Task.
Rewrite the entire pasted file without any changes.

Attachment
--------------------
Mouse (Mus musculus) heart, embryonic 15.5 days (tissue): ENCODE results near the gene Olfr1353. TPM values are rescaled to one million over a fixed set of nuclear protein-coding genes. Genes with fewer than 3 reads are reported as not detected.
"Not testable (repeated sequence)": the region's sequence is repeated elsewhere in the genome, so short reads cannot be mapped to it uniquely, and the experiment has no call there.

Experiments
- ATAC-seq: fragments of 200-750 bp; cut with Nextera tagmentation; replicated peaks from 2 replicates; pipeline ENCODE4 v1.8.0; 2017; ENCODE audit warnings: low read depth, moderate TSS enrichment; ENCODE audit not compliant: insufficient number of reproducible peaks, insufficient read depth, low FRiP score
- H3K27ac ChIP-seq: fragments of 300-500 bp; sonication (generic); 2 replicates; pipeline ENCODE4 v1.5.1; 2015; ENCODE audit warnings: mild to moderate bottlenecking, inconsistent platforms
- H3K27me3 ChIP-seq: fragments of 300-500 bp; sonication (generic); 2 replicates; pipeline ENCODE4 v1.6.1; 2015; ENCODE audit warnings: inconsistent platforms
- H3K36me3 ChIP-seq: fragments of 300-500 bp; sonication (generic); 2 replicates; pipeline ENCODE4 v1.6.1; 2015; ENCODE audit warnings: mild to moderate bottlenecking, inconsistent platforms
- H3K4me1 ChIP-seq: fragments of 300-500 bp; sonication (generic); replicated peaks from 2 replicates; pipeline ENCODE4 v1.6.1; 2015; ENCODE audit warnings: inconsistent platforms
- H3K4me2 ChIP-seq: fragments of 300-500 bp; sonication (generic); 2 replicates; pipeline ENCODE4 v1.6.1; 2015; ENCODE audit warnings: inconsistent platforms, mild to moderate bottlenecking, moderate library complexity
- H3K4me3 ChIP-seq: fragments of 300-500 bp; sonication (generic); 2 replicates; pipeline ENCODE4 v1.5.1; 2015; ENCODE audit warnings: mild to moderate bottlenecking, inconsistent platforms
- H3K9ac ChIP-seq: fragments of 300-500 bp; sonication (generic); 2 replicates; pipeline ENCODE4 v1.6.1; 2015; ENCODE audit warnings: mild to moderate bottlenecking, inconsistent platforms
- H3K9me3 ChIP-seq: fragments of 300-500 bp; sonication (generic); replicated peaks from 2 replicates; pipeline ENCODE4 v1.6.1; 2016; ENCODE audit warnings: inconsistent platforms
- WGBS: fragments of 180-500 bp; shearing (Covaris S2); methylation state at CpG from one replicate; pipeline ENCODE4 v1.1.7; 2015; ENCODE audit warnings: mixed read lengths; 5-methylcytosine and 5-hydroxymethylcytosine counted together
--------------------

Mouse (Mus musculus) heart, embryonic 15.5 days (tissue): ENCODE results near the gene Olfr1353. TPM values are rescaled to one million over a fixed set of nuclear protein-coding genes. Genes with fewer than 3 reads are reported as not detected.
"Not testable (repeated sequence)": the region's sequence is repeated elsewhere in the genome, so short reads cannot be mapped to it uniquely, and the experiment has no call there.

Experiments
- ATAC-seq: fragments of 200-750 bp; cut with Nextera tagmentation; replicated peaks from 2 replicates; pipeline ENCODE4 v1.8.0; 2017; ENCODE audit warnings: low read depth, moderate TSS enrichment; ENCODE audit not compliant: insufficient number of reproducible peaks, insufficient read depth, low FRiP score
- H3K27ac ChIP-seq: fragments of 300-500 bp; sonication (generic); 2 replicates; pipeline ENCODE4 v1.5.1; 2015; ENCODE audit warnings: mild to moderate bottlenecking, inconsistent platforms
- H3K27me3 ChIP-seq: fragments of 300-500 bp; sonication (generic); 2 replicates; pipeline ENCODE4 v1.6.1; 2015; ENCODE audit warnings: inconsistent platforms
- H3K36me3 ChIP-seq: fragments of 300-500 bp; sonication (generic); 2 replicates; pipeline ENCODE4 v1.6.1; 2015; ENCODE audit warnings: mild to moderate bottlenecking, inconsistent platforms
- H3K4me1 ChIP-seq: fragments of 300-500 bp; sonication (generic); replicated peaks from 2 replicates; pipeline ENCODE4 v1.6.1; 2015; ENCODE audit warnings: inconsistent platforms
- H3K4me2 ChIP-seq: fragments of 300-500 bp; sonication (generic); 2 replicates; pipeline ENCODE4 v1.6.1; 2015; ENCODE audit warnings: inconsistent platforms, mild to moderate bottlenecking, moderate library complexity
- H3K4me3 ChIP-seq: fragments of 300-500 bp; sonication (generic); 2 replicates; pipeline ENCODE4 v1.5.1; 2015; ENCODE audit warnings: mild to moderate bottlenecking, inconsistent platforms
- H3K9ac ChIP-seq: fragments of 300-500 bp; sonication (generic); 2 replicates; pipeline ENCODE4 v1.6.1; 2015; ENCODE audit warnings: mild to moderate bottlenecking, inconsistent platforms
- H3K9me3 ChIP-seq: fragments of 300-500 bp; sonication (generic); replicated peaks from 2 replicates; pipeline ENCODE4 v1.6.1; 2016; ENCODE audit warnings: inconsistent platforms
- WGBS: fragments of 180-500 bp; shearing (Covaris S2); methylation state at CpG from one replicate; pipeline ENCODE4 v1.1.7; 2015; ENCODE audit warnings: mixed read lengths; 5-methylcytosine and 5-hydroxymethylcytosine counted together